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Tip: To see Abram’s analysis of Winnicott’s theories…

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In-depth analysis of Winnicott’s psychoanalytic theorization was conducted by Jan Abrams in her work The Language of Winnicott. You can access it directly by clicking here.

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Rodado, J. Rendon, M. (1996). Can Artificial Intelligence Be of Help to Psychoanalysis … or … Vice Versa?. Am. J. Psychoanal., 56(4):395-413.

(1996). American Journal of Psychoanalysis, 56(4):395-413

Can Artificial Intelligence Be of Help to Psychoanalysis … or … Vice Versa?

Juan Rodado and Mario Rendon, M.D.

In the 1630s Rene Descartes stated that humans would never be able to create a mind modeled on their own. While trying to map mind to brain for the first time, Freud (1895, p. 297) said that “we cannot offhand imagine an apparatus capable of such complicated functioning.” He finally shelved his project, which was published only posthumously. In the 1950s, Alan Turing, a British mathematician and computer expert, stated that it was possible to build a machine that would perform all the functions of the human mind. Such a machine would pass the test of answering questions from a person in a fashion undistinguishable from answers from another person. These changing scientific opinions reflect cultural change as much as they do scientific advancement: they portray shifts from analytic (linear) to dialectic (systemic) and finally to postmodern (chaotic) thinking. Today a psychoanalyst may ask: Could Turing's thinking computer have bad faith? Could it be biased or lie? Could it distort or give unconscious messages? Could it deal with ambiguity? Finally, could it be creative? The answer may be yes, and although segments of such a machine already exist even in simple computer programs, the holistic model is yet to be assembled.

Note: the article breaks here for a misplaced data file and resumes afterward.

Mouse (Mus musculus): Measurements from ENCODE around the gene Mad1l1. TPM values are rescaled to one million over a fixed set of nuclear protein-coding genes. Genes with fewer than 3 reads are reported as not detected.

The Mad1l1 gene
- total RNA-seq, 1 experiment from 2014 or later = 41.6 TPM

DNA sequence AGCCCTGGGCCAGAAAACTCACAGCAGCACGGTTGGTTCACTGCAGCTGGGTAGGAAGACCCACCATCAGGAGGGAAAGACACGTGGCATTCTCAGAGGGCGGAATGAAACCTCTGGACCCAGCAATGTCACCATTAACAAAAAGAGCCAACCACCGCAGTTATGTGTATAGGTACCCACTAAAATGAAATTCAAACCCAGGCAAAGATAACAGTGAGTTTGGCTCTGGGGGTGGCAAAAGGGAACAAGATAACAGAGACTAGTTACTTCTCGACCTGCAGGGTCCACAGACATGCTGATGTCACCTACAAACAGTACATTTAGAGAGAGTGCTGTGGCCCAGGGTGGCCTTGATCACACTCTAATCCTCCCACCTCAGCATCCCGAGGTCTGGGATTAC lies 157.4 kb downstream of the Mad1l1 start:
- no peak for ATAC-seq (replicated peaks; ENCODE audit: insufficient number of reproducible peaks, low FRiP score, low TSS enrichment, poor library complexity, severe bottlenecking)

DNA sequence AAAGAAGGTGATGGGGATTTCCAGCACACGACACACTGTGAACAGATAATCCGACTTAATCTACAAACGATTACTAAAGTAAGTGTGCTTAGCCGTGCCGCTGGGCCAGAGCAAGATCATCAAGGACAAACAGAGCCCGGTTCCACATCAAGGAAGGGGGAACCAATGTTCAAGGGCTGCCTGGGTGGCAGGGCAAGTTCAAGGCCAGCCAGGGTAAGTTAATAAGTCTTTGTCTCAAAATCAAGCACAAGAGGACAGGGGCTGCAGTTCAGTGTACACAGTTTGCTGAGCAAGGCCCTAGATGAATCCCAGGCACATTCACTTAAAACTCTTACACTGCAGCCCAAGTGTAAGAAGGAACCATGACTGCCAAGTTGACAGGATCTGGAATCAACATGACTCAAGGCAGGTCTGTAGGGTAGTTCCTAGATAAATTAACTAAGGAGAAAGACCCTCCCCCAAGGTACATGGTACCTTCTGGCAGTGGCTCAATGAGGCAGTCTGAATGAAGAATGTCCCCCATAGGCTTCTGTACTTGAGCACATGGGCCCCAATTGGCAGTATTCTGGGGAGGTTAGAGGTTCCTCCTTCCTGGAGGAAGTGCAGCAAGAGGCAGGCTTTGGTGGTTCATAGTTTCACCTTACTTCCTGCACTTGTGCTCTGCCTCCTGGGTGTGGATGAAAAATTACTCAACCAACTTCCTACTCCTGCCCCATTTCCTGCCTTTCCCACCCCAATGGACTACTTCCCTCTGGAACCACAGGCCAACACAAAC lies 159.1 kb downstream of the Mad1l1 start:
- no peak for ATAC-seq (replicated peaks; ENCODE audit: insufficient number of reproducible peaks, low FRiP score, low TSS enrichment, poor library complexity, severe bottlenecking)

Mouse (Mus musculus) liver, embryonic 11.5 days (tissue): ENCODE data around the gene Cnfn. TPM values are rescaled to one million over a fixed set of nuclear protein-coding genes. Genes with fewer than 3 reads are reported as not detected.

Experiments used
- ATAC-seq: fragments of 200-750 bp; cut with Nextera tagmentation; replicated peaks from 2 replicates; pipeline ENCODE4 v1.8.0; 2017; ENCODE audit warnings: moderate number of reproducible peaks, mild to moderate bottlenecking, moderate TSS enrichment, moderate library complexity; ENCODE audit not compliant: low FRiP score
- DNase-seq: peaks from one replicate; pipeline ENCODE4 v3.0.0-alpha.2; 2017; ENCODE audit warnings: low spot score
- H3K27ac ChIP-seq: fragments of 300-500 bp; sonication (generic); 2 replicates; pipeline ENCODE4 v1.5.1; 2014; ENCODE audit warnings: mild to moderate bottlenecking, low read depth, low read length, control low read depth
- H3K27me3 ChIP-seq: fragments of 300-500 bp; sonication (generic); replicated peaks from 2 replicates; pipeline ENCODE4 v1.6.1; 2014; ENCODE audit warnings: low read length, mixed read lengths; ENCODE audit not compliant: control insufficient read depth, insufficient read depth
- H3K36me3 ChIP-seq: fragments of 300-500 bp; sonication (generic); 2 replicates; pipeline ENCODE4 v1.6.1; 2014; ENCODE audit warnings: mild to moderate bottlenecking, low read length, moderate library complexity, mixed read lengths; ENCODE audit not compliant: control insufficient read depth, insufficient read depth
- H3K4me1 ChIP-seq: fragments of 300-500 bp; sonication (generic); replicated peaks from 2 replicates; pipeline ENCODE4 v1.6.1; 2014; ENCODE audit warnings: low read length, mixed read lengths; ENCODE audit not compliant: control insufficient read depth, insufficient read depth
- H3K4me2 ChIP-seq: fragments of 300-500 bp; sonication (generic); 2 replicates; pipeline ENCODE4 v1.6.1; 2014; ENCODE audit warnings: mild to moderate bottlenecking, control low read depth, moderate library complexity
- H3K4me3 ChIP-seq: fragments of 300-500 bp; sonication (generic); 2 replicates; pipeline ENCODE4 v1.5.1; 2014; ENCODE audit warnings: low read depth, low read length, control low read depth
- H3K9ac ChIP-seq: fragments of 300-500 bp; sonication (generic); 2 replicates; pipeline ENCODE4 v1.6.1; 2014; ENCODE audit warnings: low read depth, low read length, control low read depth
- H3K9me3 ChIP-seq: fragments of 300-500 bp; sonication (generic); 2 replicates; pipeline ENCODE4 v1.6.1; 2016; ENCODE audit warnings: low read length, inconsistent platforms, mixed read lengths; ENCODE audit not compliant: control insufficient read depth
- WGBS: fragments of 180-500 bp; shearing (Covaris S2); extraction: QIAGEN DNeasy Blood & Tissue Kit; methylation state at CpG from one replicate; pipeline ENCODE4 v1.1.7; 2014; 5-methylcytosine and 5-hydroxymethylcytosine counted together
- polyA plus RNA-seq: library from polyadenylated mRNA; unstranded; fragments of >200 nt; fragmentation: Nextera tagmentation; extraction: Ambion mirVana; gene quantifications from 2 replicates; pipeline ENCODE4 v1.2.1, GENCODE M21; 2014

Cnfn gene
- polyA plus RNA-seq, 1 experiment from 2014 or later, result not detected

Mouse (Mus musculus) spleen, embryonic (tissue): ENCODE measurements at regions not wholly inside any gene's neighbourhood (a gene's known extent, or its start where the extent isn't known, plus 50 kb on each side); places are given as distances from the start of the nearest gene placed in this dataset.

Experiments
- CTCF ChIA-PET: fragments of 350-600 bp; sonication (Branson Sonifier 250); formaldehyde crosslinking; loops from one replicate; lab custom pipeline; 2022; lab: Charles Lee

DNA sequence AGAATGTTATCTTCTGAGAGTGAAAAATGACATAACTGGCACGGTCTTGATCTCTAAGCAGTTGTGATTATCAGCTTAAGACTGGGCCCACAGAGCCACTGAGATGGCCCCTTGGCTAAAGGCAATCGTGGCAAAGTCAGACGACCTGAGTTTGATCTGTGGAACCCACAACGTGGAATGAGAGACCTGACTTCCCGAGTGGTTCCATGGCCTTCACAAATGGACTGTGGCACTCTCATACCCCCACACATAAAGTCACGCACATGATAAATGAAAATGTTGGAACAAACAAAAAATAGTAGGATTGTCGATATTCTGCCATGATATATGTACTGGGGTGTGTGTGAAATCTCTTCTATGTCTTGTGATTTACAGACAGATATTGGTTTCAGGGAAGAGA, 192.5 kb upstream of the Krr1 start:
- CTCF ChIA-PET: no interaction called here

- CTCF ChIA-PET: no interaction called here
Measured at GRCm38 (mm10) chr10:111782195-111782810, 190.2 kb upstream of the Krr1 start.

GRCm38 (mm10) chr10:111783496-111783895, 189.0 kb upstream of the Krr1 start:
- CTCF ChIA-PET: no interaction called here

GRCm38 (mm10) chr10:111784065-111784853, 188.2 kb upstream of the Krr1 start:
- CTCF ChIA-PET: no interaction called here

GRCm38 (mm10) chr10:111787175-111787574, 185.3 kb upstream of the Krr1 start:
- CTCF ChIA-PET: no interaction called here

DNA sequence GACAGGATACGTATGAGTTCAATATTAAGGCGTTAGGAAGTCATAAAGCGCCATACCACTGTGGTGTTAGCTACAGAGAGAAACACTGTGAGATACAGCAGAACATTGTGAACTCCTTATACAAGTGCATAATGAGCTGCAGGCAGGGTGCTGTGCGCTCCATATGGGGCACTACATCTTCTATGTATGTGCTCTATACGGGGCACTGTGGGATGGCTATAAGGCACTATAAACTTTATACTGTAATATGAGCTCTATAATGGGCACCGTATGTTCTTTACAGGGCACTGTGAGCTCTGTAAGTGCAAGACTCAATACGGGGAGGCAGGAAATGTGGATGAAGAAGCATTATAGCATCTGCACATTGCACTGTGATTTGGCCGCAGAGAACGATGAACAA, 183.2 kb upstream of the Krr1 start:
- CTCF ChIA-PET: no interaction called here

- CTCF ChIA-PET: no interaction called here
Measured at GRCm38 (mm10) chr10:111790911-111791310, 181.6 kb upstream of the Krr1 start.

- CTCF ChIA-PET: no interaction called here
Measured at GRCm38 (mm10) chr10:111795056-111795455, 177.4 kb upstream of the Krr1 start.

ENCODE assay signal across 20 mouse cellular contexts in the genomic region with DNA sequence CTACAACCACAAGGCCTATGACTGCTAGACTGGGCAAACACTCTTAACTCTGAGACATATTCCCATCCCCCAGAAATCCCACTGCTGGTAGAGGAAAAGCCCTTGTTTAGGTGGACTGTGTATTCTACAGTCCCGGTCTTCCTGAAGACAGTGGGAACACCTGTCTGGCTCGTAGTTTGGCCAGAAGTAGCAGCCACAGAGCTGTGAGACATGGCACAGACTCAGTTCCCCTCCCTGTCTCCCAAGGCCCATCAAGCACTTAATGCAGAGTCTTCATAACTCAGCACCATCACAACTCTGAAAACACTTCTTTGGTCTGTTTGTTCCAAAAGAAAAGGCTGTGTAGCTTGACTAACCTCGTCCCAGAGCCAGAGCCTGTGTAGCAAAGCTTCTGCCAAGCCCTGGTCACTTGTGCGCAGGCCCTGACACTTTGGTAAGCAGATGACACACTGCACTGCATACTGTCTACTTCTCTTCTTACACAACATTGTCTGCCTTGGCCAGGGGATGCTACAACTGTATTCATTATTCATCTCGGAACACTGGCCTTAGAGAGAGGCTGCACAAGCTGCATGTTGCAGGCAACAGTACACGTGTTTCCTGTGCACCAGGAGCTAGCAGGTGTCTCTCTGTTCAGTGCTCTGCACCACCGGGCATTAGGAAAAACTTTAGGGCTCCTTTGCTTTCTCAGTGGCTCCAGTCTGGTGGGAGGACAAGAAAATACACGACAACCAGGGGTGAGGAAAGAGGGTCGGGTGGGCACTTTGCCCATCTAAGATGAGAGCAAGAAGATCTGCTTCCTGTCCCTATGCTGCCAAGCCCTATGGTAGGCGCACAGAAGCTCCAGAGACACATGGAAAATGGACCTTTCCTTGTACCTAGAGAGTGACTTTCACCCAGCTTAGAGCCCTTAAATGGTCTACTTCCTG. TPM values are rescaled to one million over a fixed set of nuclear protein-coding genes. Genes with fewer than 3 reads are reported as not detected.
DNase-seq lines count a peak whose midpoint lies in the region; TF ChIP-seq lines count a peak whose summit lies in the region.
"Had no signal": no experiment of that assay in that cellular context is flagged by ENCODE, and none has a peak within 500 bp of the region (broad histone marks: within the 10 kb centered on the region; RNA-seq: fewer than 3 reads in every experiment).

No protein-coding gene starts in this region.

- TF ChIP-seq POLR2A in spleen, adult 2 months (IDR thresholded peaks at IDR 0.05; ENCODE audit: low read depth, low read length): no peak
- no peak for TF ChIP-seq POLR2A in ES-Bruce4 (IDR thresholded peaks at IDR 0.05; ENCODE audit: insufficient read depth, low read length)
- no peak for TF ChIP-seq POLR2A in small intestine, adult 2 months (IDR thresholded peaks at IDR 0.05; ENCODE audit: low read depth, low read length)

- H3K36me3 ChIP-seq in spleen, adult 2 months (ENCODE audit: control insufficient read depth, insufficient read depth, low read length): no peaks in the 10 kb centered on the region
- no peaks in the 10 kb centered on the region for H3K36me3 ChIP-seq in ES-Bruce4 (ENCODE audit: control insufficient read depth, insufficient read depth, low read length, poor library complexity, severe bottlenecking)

During recent years advances in artificial intelligence (Al), and particularly in the connectionist models that will concern us here, are being used by psychiatrists in an attempt to explain brain function. This new paradigm seems to promise a revolution—some believe—in that it will allow us to further uncover the secrets of the brain. It also gives practitioners some hope that the further understanding of mental illness could be greatly enhanced by the new prototypes. In this paper we propose to explore the possibility that in these models, used already by biological psychiatry, there is an additional place for psychoanalysis and, even more importantly, for bridging the latter with behaviorism, cognitivism, and with the rest of the neurosciences. Gaps have traditionally been present between these approaches that it would be important to overcome if the new model so permits.

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